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Russian food producers have shown as much political awareness as politicians
Russian food producers have shown as much political awareness as politicians lately: they are seriously concerned about the next president who could be a useful advertising tool.

The moment Vladimir Putin named Dmitry Medvedev his chosen successor, the Federal Service for Intellectual Property, Patents and Trademarks (Rospatent) received numerous bids to register "presidential" brands, [all of them having to do with bears since "medved" is Russian for "bear"].

It probably won't be long before grocery store shelves become specked with vodka Volodya i Medvedi (Vladimir and Bears), Medvedevka, or chocolates Tsar Medved (The Bear King).

Russians are known for their unfailing trust in a good and fair tsar. Russian market experts cite this belief as the key reason why playing with the name of the current head of state always gives a brand some competitive advantage.

The day after Medvedev was nominated as a presidential candidate, Rospatent had its hands full with applications from producers to register a host of trademarks like Medvedevka, Tsar Medved and Medvedka. The applicant registering these trademarks, Inso-Energo, plans to use the bear-related brand names for alcohol, soft drinks, and candy. Kaufman Production consulting with Vinexim has applied to register Volodya i Medvedi brand, while Postnoff & Co, vodka Russky Medved (Russian Bear).

They have probably been inspired by the success of Putinka vodka, bottled by Moscow's Kristall distillery since 2003 on the orders of Vinexim, the Moscow-based company that owns the Putinka trademark. Within a year, the "presidential" vodka gained 2.7% of the Russian market in money terms and came in second after Zelenaya Marka with 4.2% by the end of 2006.

Despite the multiple assurances from Vinexim spokesmen that their brand had nothing to do with the president, but was derived from the Russia word "putina" which means "fishing season," everybody knows that its skyrocketing sales had everything to do with the current president's charisma.

Vinexim's rivals must have learned that lesson. Marsia-Torg was the first company who rushed to register a "bear" trademark, MEDVEDEVka, two years ago, when Medvedev was only just appointed first deputy prime minister. A year later the company sold the brand to Esperanto Vin, a partner of the Kristall-Lefortovo distillery, which later resold it to La Termo gifts firm.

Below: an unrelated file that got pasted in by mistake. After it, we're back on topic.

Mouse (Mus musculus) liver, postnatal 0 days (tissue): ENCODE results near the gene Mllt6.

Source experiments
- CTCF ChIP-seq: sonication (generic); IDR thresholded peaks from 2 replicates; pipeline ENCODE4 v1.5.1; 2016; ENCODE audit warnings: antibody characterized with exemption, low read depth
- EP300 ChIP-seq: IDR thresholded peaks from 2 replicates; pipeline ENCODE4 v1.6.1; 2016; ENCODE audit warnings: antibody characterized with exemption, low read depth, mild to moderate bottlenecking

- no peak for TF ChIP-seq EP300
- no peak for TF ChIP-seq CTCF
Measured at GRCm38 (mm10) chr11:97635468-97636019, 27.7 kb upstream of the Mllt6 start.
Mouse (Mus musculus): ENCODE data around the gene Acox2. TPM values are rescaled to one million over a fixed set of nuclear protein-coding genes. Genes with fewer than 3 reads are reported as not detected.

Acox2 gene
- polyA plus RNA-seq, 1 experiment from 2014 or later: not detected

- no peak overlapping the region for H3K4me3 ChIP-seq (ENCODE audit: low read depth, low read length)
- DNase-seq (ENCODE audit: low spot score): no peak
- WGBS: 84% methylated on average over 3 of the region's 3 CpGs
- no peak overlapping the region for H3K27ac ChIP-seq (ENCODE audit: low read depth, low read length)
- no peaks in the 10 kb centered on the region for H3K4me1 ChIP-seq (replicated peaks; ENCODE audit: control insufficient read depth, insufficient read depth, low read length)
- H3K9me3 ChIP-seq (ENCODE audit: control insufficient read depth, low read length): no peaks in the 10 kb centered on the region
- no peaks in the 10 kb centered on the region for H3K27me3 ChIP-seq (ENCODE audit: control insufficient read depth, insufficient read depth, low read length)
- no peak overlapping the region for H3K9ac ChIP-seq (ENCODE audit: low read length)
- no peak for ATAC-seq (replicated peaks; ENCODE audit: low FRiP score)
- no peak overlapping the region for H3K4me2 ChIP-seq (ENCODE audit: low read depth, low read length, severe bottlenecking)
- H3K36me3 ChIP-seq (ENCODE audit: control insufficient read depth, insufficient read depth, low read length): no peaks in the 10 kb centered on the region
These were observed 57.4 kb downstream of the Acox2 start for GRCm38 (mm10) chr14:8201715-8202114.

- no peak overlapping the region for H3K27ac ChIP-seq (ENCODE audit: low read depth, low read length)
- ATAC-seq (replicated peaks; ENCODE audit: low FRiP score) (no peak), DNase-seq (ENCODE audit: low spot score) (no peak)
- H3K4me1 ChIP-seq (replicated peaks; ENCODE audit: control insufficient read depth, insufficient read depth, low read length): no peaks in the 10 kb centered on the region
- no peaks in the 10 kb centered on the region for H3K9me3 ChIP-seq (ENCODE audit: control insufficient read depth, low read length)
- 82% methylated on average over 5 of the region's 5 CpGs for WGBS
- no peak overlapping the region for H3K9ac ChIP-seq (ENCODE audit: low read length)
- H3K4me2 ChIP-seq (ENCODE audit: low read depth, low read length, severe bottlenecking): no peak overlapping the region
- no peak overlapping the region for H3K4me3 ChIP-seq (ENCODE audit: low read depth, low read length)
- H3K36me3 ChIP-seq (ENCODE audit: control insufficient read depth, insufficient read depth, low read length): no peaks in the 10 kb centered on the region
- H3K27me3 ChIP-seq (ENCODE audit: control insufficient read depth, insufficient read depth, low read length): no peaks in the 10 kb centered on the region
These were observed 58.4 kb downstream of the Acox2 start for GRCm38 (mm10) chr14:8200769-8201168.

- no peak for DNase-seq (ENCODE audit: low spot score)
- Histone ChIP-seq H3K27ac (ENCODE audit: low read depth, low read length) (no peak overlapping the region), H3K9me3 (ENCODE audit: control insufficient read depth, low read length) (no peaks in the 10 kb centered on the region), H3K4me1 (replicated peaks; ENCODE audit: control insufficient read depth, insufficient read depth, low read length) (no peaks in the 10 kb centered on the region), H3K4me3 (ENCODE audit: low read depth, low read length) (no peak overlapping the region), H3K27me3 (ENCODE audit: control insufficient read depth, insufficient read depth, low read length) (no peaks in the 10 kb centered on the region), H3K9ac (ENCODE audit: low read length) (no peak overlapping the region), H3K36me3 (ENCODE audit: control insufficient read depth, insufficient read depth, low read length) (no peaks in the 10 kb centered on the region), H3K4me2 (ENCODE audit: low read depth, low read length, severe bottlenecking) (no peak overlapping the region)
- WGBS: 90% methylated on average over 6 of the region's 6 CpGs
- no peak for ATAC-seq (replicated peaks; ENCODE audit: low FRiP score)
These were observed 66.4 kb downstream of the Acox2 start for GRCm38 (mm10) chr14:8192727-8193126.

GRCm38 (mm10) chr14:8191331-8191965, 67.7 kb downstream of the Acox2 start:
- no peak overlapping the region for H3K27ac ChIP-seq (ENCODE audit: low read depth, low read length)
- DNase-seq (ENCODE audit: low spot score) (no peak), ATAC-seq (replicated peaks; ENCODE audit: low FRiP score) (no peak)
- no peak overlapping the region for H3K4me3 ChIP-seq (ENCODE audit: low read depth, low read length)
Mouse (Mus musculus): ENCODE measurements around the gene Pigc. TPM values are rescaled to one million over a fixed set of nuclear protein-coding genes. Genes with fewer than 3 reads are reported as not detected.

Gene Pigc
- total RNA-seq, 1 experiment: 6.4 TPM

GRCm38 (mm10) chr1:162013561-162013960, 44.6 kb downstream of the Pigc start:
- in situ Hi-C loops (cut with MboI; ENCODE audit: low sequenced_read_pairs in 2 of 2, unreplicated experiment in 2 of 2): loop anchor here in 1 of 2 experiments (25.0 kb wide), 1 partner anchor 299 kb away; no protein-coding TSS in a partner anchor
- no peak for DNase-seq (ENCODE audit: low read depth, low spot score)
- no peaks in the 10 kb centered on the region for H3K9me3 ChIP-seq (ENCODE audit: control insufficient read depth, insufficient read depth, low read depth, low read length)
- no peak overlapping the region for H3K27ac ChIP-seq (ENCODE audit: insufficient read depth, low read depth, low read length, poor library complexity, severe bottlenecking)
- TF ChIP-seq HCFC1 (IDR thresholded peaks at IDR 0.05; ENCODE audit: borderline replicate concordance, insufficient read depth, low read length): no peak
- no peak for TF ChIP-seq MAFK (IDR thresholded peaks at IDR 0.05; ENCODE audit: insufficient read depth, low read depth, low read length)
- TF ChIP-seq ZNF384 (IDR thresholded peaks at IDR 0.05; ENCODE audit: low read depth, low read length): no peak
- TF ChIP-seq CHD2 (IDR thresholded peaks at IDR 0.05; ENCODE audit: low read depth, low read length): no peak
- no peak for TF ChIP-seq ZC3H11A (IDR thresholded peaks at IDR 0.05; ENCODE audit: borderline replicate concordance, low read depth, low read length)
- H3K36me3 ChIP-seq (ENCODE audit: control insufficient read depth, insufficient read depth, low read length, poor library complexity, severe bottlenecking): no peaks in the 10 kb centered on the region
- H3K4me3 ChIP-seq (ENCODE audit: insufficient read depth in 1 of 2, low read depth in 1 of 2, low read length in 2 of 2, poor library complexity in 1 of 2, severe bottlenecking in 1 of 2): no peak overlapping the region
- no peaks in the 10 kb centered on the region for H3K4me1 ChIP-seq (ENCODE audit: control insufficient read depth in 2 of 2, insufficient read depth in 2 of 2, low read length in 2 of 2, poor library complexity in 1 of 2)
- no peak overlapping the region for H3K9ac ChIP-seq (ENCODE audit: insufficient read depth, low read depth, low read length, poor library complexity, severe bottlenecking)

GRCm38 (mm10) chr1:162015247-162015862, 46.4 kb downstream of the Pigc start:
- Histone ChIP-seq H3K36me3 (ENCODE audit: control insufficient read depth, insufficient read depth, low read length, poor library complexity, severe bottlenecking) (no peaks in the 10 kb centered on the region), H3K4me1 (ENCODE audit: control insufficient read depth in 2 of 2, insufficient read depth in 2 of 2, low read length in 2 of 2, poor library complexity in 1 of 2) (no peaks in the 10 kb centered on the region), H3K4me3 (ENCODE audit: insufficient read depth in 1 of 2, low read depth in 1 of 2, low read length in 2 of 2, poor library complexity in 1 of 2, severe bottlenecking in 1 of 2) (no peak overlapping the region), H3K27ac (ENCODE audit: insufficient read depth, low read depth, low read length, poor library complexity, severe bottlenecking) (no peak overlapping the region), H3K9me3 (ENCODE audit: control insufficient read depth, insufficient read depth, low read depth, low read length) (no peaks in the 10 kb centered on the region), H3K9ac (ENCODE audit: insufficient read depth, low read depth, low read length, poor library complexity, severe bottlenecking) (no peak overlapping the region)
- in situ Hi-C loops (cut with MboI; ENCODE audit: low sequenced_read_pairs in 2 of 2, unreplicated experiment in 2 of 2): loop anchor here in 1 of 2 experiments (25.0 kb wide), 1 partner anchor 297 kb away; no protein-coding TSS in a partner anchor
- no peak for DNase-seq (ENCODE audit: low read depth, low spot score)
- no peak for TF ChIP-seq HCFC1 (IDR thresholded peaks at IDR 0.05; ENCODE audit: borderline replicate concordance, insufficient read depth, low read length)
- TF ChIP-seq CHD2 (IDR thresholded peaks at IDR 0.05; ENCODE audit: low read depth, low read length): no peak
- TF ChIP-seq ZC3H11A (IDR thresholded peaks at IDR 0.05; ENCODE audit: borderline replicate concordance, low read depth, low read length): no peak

As far as Vinexim is concerned, market players had warned it even six months earlier about the inevitable "2008 problem." It's unclear how the brand will fare after its namesake leaves office in March. Experts predict an inevitable drop in sales, and recommend that Vinexim and Kristall choose a "successor brand."

Vinexim's top managers assured them there was no such thing as a "2008 problem," and general brand manager Stanislav Kaufman said Putinka's future was as bright as ever. He said that people would be nostalgic for Putin's time and would remain loyal to the brand, even though the new president also has charisma.

Still, the company took the advice and began searching for new marketing solutions.

Some market experts are convinced that direct or indirect associations with a well-known politician can almost guarantee a brand commercial success if several simple rules are observed.

Alexander Yeremenko, BrandLab managing director, believes that the association should be clear and the package design should correspond to the consumers' image of the politician. The Putinka label, for example, is austere and minimalistic.

Practice shows that popular politicians-linked brand names do not always guarantee high sales. Flamboyant LDPR leader Vladimir Zhirinovsky found himself on a commercial label at the peak of his popularity. The Zhirinovsky trademark registered in 1994 has been used since then to sell vodka, cigarettes, cologne and even mayonnaise and chocolate bars, but has never had much success.

The same happened to the Mayor men's cologne brand, which popular Moscow Mayor Yury Luzhkov helped create and promote. Incidentally, Vinexim's commercial rivals who talk about Putinka's vague prospects are very careful about proposing new "presidential" hits. "An Ivanovka or Medvedevka will hardly sell as well as Putinka did, because its success was ensured by Vinexim's clever marketing policy, in addition to the national leader's charisma," said an industry analyst.

The opinions expressed in this article are the author's and do not necessarily represent those of RIA Novosti.

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